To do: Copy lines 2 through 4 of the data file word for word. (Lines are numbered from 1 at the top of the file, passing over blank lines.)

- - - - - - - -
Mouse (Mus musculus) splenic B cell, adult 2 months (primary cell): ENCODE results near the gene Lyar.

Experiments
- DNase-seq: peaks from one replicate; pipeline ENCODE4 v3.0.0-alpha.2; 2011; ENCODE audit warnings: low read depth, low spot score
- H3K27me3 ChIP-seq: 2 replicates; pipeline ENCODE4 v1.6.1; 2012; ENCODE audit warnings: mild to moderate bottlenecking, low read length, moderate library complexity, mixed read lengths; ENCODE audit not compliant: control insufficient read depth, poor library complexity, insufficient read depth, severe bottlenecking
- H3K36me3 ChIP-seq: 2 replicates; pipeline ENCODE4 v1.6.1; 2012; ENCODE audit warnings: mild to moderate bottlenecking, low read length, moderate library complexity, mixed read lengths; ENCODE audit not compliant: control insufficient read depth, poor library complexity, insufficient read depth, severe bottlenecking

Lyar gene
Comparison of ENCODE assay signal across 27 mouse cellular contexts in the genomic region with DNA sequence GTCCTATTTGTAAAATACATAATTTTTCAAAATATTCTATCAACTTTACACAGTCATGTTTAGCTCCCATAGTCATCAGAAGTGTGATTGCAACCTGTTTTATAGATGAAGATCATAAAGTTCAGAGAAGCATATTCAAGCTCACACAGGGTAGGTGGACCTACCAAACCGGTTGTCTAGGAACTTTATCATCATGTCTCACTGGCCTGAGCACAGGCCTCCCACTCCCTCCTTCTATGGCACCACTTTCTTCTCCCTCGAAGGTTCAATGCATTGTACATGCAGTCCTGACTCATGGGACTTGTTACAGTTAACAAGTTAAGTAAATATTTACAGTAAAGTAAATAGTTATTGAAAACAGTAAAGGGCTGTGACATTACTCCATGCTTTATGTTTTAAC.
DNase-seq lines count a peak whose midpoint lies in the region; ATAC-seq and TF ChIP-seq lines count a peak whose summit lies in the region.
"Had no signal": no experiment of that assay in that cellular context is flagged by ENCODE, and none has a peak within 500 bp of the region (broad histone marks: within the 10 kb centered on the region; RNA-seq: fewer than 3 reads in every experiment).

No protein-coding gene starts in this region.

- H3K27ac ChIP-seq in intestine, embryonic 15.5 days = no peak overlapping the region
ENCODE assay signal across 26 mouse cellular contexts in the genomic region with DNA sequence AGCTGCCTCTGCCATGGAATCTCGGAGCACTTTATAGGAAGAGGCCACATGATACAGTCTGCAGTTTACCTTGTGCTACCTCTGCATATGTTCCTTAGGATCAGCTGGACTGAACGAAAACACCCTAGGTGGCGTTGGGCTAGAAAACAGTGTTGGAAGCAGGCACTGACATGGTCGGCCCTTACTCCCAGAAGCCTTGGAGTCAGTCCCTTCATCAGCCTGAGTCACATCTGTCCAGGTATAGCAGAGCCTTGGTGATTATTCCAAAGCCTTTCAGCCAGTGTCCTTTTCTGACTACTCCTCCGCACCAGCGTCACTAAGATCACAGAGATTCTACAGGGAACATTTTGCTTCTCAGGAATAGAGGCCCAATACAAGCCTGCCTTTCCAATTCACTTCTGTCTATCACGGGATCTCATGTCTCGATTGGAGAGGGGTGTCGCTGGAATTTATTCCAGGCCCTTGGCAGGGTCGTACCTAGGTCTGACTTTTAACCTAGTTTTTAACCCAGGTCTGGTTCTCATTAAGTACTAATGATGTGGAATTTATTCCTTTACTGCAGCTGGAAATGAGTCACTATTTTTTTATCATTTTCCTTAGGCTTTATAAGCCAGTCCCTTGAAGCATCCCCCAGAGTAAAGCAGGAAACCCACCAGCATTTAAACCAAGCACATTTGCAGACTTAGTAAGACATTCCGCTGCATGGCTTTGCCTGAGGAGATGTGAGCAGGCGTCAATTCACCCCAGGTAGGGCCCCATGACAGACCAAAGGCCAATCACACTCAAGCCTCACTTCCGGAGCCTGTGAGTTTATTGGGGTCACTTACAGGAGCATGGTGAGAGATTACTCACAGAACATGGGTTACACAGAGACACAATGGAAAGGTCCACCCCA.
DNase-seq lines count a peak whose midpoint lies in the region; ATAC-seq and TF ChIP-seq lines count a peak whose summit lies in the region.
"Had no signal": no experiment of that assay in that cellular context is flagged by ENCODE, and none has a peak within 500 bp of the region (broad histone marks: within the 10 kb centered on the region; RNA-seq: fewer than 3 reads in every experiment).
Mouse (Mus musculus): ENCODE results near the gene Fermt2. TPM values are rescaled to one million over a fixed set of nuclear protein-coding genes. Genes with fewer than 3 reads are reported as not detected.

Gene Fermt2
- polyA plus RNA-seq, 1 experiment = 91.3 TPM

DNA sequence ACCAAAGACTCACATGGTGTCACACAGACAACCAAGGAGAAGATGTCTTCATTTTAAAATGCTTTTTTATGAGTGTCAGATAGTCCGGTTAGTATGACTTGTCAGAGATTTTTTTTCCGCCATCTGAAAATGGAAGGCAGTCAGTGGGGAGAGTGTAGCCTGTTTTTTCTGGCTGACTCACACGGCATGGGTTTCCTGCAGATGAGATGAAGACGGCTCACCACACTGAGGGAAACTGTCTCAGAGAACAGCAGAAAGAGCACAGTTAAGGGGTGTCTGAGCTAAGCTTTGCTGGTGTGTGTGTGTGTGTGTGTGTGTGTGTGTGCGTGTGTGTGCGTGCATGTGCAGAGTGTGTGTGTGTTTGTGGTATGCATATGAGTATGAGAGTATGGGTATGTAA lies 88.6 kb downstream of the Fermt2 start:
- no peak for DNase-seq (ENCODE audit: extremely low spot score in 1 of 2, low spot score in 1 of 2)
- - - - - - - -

Experiments
- DNase-seq: peaks from one replicate; pipeline ENCODE4 v3.0.0-alpha.2; 2011; ENCODE audit warnings: low read depth, low spot score
- H3K27me3 ChIP-seq: 2 replicates; pipeline ENCODE4 v1.6.1; 2012; ENCODE audit warnings: mild to moderate bottlenecking, low read length, moderate library complexity, mixed read lengths; ENCODE audit not compliant: control insufficient read depth, poor library complexity, insufficient read depth, severe bottlenecking